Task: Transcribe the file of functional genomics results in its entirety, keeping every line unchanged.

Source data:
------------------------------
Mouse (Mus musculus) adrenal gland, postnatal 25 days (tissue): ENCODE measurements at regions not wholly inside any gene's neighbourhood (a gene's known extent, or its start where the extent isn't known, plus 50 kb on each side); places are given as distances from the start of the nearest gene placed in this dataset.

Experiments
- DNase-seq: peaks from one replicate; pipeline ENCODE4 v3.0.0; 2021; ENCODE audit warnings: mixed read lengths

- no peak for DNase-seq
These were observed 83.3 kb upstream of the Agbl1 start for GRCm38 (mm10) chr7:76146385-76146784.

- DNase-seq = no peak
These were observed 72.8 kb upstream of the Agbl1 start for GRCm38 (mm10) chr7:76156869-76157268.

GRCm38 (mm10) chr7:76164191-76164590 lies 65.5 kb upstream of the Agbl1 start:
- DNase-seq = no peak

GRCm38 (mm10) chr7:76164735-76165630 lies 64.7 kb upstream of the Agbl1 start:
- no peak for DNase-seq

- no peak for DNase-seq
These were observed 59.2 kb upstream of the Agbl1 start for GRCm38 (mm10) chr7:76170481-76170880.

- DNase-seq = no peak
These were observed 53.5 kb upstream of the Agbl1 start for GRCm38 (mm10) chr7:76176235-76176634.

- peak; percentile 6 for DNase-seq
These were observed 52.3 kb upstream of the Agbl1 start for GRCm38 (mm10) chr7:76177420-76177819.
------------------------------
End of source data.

Mouse (Mus musculus) adrenal gland, postnatal 25 days (tissue): ENCODE measurements at regions not wholly inside any gene's neighbourhood (a gene's known extent, or its start where the extent isn't known, plus 50 kb on each side); places are given as distances from the start of the nearest gene placed in this dataset.

Experiments
- DNase-seq: peaks from one replicate; pipeline ENCODE4 v3.0.0; 2021; ENCODE audit warnings: mixed read lengths

- no peak for DNase-seq
These were observed 83.3 kb upstream of the Agbl1 start for GRCm38 (mm10) chr7:76146385-76146784.

- DNase-seq = no peak
These were observed 72.8 kb upstream of the Agbl1 start for GRCm38 (mm10) chr7:76156869-76157268.

GRCm38 (mm10) chr7:76164191-76164590 lies 65.5 kb upstream of the Agbl1 start:
- DNase-seq = no peak

GRCm38 (mm10) chr7:76164735-76165630 lies 64.7 kb upstream of the Agbl1 start:
- no peak for DNase-seq

- no peak for DNase-seq
These were observed 59.2 kb upstream of the Agbl1 start for GRCm38 (mm10) chr7:76170481-76170880.

- DNase-seq = no peak
These were observed 53.5 kb upstream of the Agbl1 start for GRCm38 (mm10) chr7:76176235-76176634.

- peak; percentile 6 for DNase-seq
These were observed 52.3 kb upstream of the Agbl1 start for GRCm38 (mm10) chr7:76177420-76177819.